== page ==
Sermons from St Faith's

The Ascension
The Revd Emma Calderwood: 6.30 am Solemn Mass, Ascension Day 2008

I’m sure everyone has seen, or at least heard of the film ET, a story about an alien that is left stranded on earth and who befriends a boy called Elliot. The film finishes with what must be one of the most tear jerking goodbyes in the history of cinema as during their short time together; ET and Elliot form a strong emotional bond, to the extent that they can feel each other’s emotions.

I wonder how far the author, Melissa Mathison was influenced by the events of Christ’s life in that ET came, touched our hearts, died, came back to life and then returned home.

Just before ET enters his space ship to return home, he turns to Elliot and tells him that he will always be with him. Christ’s last words to his disciples in our Gospel today – “And remember I am with you always, to the end of the age” certainly sound like they had a strong influence on ET’s final words to Elliot.

Saying goodbye is never easy, especially to someone who has had a profound effect on your life, and even more so when you know you won’t see them again.

The goodbye that the Disciples faced at the Ascension was one which was undoubtedly difficult. Having faced life without Jesus before I’m sure some of those feelings would have been re-occurring, ones of being scared, apprehensive and even doubtful, after all how can could they be expected to do what Christ asked of them in their present hostile climate?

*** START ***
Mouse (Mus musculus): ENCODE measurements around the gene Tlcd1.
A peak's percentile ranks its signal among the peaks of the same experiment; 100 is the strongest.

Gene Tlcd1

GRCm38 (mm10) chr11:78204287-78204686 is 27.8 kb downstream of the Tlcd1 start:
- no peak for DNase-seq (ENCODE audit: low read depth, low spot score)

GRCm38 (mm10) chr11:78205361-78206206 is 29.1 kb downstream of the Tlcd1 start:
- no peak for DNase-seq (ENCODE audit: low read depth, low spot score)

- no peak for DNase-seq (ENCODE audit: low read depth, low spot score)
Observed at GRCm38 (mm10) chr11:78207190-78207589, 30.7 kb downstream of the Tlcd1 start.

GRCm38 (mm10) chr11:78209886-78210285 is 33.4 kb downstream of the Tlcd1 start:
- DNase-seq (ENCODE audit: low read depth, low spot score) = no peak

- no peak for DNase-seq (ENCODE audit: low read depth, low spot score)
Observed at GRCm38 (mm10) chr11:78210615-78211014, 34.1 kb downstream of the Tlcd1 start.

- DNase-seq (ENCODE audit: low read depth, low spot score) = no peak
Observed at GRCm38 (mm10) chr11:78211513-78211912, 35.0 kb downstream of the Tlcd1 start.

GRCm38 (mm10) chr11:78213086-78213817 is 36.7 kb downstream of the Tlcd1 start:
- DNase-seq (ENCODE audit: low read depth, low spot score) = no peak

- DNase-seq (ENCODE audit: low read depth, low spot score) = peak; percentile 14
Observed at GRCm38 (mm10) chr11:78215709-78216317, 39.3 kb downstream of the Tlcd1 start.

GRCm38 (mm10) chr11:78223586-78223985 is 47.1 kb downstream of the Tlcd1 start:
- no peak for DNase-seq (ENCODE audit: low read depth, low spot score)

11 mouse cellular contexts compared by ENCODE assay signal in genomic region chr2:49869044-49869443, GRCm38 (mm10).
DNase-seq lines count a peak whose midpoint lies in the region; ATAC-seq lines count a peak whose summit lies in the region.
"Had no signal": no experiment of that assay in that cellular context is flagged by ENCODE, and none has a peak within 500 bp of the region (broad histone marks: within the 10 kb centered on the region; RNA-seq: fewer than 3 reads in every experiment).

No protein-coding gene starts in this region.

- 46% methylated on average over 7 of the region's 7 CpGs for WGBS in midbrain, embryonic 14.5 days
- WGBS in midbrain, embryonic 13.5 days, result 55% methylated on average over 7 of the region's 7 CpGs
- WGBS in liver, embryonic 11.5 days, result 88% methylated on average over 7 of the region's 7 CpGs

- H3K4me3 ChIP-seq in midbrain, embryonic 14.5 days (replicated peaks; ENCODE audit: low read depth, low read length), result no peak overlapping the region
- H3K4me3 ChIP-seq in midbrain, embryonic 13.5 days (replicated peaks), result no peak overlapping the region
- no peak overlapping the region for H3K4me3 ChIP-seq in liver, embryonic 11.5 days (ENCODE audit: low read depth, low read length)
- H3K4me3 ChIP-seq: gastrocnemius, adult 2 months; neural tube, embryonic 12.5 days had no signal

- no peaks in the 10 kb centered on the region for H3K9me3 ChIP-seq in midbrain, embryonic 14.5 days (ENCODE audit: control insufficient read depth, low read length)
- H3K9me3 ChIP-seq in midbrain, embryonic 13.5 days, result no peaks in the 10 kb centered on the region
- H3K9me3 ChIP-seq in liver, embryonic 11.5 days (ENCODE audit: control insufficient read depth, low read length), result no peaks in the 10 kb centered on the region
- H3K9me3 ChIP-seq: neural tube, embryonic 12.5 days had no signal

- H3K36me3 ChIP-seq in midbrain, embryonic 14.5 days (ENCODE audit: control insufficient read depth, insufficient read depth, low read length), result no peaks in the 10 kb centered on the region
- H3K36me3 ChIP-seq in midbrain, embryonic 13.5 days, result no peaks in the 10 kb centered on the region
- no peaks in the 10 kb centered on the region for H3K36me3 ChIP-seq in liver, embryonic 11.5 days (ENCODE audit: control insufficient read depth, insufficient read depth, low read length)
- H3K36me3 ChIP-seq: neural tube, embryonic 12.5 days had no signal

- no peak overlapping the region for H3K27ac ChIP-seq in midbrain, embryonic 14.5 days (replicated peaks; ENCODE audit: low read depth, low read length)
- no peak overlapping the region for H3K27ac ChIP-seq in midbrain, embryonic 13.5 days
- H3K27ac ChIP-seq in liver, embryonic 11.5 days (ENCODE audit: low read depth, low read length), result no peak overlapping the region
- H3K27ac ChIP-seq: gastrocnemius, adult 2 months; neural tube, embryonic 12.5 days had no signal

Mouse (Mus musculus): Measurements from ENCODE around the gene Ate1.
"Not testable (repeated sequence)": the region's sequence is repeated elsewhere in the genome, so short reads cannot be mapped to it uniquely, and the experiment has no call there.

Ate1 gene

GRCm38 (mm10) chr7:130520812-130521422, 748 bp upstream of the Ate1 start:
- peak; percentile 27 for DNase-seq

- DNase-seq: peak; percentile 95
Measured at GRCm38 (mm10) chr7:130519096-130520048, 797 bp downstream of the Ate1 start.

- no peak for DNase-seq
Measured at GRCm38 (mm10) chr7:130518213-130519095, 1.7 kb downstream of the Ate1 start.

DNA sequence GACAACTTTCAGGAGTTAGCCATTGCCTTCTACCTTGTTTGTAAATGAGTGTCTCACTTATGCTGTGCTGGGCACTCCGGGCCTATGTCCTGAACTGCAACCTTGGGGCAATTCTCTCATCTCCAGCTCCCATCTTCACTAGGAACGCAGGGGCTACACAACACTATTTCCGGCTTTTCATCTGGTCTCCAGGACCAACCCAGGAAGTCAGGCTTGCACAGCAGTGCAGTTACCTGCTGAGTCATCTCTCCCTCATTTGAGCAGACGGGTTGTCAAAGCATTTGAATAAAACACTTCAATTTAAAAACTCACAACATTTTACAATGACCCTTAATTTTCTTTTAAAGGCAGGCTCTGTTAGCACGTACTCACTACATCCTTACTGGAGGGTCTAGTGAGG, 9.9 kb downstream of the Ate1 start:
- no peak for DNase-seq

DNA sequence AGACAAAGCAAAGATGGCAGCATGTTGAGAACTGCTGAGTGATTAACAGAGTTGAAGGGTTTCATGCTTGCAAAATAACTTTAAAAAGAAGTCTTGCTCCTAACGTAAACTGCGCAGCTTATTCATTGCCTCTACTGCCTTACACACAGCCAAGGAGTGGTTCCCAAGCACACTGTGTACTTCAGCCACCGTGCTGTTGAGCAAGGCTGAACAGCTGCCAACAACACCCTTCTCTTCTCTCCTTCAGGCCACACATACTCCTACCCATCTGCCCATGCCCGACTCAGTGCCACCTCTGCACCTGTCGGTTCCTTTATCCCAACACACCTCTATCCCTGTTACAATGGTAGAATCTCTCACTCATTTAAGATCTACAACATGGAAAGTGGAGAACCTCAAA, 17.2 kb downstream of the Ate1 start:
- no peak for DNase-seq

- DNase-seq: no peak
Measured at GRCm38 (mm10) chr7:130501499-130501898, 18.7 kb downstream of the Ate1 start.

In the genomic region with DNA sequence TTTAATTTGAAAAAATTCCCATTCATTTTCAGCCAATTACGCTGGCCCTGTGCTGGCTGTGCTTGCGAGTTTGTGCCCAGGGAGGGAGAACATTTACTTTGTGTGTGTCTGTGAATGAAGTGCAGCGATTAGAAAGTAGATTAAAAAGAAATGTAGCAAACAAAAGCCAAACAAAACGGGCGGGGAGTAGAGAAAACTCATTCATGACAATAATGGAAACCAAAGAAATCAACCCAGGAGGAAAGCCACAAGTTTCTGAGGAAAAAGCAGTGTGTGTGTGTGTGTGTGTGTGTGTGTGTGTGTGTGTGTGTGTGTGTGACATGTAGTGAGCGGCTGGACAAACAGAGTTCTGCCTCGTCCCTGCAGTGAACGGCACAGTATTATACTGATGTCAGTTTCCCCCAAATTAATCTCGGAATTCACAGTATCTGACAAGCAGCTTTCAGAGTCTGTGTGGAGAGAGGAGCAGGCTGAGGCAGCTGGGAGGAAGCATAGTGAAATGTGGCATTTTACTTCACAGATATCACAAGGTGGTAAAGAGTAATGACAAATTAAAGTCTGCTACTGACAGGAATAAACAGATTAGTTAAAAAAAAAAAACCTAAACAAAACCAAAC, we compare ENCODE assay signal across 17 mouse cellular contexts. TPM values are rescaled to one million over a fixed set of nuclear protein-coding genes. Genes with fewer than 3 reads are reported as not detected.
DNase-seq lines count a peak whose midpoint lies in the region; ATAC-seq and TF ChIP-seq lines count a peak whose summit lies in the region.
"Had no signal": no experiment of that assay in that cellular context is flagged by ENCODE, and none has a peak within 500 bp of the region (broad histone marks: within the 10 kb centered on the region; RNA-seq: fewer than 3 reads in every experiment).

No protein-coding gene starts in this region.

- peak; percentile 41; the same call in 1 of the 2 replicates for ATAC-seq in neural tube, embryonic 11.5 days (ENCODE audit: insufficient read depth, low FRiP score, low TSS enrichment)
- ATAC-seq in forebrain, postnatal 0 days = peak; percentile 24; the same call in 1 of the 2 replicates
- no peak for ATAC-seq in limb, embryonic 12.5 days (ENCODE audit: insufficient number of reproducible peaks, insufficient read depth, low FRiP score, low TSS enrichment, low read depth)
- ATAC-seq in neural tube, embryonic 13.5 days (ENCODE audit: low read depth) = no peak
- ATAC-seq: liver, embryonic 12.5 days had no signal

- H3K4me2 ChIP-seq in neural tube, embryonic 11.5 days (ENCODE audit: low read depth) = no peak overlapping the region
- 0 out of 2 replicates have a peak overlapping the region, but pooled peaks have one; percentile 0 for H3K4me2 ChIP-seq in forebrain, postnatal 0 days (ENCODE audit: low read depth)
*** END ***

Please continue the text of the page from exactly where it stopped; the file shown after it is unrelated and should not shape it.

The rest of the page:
So then comes the question – do we as Christ’s Disciples now also react in the same way, in our own sometimes hostile climate?

It is a subject of authority.
And so to another question –
       Who is in charge?
       Who runs this church?

This could be a tricky question; there could be several different possibilities that come to mind. Some people will automatically think of Fr Neil, others will look towards the PCC or other Church groups, others may think simply churchwardens and treasurer; others will consider a wider body – Bishop James or the Diocese.

So let's think about this for a moment and ask the question this way: "Who is the head of this church?"

Perhaps an easier question - Most churches of every denomination in some way or another affirm that – Jesus Christ is the head of the church.

This is where the crunch usually comes. Most people have no argument with the concept that Jesus Christ is head of the church.  At the same time most of us would probably agree that Jesus Christ is not actually running the church in that practical sense.

Yet, it is important to who we are - that there be a relationship between the true Head of the Church and what actually takes place in our life together as a community.

The readings which focus upon Christ’s Ascension contain some of the most powerful statements in the whole of the Bible about the sovereignty of God and the Lordship of Christ. They can direct us as we consider the relationship between our affirmation of who Christ is in the church and the day to day conduct of our life together.